There are some seriously talented writers out there. These talented writers get millions in sales, constant praise, and have great success with each book. What makes them so successful? Some may think these writers are successful because of talent. However, this couldn’t be further from the truth. Sure, some writers have natural talent, but that’s not what makes them successful.

You may be surprised to hear that most successful writers have almost no talent at all. How did they get to where they are? Three words: practice, practice, and more practice. Writing is a skill. Talented writers who found great success did so by spending hour after hour improving their craft. Talent got them nowhere.

Unfortunately, some seem to think that only talent can propel writers to success. This is a common misconception. In this post, I will give you the secret ingredient to success: skill!

The Myth of Talent

The myth of talent is so powerful that it can ruin your entire career. If you think you have enough talent and don’t need to practice, you’re dead wrong. Let’s take Dave for example.

Dave grew up with constant praise from his parents and teachers.

“Dave is so talented! He will grow up to be a great author someday.”
“Wow Dave, you have some serious talent!”

From age five, Dave’s parents have coddled him with approval. Nobody ever criticized him. Nobody questioned his methods or techniques. Everybody saw Dave as the talented writer. As Dave grew up, he found he could ace all of his papers without any effort at all.

This gave Dave a false sense of how the real world worked. He grew up thinking he could get by without any practice at all. His buddy Steven was a polar opposite of Dave. Steven understood the value of hard work. Steven, too, wanted to become a great author, but nobody believed in him.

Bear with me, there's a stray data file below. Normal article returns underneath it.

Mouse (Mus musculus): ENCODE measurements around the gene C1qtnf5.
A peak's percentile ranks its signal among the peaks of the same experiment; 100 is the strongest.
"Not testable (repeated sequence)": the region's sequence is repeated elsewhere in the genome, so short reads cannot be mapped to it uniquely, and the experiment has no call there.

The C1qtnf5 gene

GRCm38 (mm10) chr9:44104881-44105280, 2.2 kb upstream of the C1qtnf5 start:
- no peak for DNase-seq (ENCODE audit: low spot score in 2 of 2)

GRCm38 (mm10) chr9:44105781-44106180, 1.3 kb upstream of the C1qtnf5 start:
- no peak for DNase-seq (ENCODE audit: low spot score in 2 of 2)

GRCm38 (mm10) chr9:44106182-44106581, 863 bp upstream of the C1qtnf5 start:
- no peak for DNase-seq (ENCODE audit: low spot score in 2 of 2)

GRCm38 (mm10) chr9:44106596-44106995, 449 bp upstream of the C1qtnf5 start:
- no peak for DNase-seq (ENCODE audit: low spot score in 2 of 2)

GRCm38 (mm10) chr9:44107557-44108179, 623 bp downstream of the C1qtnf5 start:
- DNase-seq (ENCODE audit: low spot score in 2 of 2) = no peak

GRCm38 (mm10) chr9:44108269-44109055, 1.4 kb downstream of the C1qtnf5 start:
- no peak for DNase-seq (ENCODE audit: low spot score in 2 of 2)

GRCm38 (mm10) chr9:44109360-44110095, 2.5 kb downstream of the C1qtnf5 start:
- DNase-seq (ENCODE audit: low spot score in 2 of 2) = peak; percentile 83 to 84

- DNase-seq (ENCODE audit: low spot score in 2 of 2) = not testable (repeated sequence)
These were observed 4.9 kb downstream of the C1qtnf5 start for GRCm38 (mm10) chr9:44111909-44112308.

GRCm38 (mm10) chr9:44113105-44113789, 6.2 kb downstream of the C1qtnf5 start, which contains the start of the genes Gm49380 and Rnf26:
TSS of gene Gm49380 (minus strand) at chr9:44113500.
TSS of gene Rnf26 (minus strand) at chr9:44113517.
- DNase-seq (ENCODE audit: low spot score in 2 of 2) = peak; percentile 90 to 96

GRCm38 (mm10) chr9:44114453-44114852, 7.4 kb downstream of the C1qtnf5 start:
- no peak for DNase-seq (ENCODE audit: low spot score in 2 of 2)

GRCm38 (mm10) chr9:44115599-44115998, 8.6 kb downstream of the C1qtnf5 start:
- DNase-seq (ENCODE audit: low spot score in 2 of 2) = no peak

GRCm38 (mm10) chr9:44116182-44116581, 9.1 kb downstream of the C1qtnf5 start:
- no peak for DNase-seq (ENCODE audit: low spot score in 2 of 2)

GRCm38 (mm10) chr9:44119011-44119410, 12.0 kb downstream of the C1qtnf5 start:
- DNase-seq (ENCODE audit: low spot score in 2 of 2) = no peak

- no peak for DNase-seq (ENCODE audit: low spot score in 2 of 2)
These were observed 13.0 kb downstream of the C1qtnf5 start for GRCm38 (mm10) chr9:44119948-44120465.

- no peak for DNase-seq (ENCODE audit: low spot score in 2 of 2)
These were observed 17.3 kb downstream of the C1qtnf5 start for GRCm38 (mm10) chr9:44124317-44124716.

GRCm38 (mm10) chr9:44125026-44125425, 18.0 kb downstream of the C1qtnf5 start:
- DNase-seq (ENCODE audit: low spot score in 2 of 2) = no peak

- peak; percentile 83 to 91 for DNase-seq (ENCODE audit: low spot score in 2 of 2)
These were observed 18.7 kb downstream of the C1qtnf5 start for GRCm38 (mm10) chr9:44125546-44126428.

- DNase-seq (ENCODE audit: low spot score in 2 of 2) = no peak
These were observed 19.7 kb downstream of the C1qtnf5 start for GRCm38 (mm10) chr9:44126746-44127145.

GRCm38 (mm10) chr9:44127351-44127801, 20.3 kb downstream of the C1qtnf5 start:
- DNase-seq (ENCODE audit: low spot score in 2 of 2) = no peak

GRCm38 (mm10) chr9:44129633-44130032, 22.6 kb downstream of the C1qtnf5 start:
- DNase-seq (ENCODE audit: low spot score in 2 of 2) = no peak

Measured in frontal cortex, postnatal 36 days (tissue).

“I don’t understand why you spend 4 hours on a single research paper.” Dave would tell Steven.

The truth is, Steven had it all figured out. He knew that talent was a myth and hard work is the only way to truly get good at something.
Despite constant discouragement, Steven continued to hone his craft.

Steven wrote thousands of words every day. Dave, on the other hand, coasted on his success through high school, passing every paper with ease. Dave believed success was a god-given gift. After high school, both Dave and Steven parted ways to start their own writing careers.

Years later, Dave found himself struggling. His writing mediocre, motivation low, and bank account empty. Dave had no idea what happened. Did he lose his talent? Dave wasn’t prepared for failure, so he gave up on writing and decided to pursue a career elsewhere.

Dave never received the opportunity to learn the secret to success. As a result, he failed as a writer. Dave simply couldn’t rely on his talent

Steven, on the other hand, worked harder after high school. He wrote every morning, made business calls, and eventually got published. A year down the line, Steven owned a successful self-publishing business. Two of his books were national best-sellers and he had more money than he could handle. Steven never lost his good work ethic. If he stopped working hard, his writing and career would suffer.

There is one element that separated Steven from Dave. That one element is skill. You get in what you put out. Talent will fail you down the road; skill becomes a part of you.

There’s No Way Around It

Even if you’re talented, you still need to practice. Talent will only give you a small boost. Skill is the fuel source. The more skill you have, the farther you will go. There may be ways to be more productive, but there is not a way around skill. You have to practice; there are no shortcuts.

If you are trying to find shortcuts to success, you are wasting your time. Shortcuts may help you, but they won’t make you a great writer. The only true way to get better is to sit down and just write. You need to write words, lots of them. You need to learn. You need to keep practicing. If you have talent, great, but don’t let it stop you from practicing. After all, everybody has some kind of talent when it comes to writing.


To sum it up: skilled writers are always more successful than talented writers. Any famous author will tell you that. If you feel like you’re stuck in a rut, don’t worry. You’re not stuck because you lack talent, you’re stuck because you need to sit down and write. It doesn’t matter what it’s about, just keep practicing. I sound like a broken record here, but this is important stuff!

Have an opinion on talent? Feel free to share them in the comments below!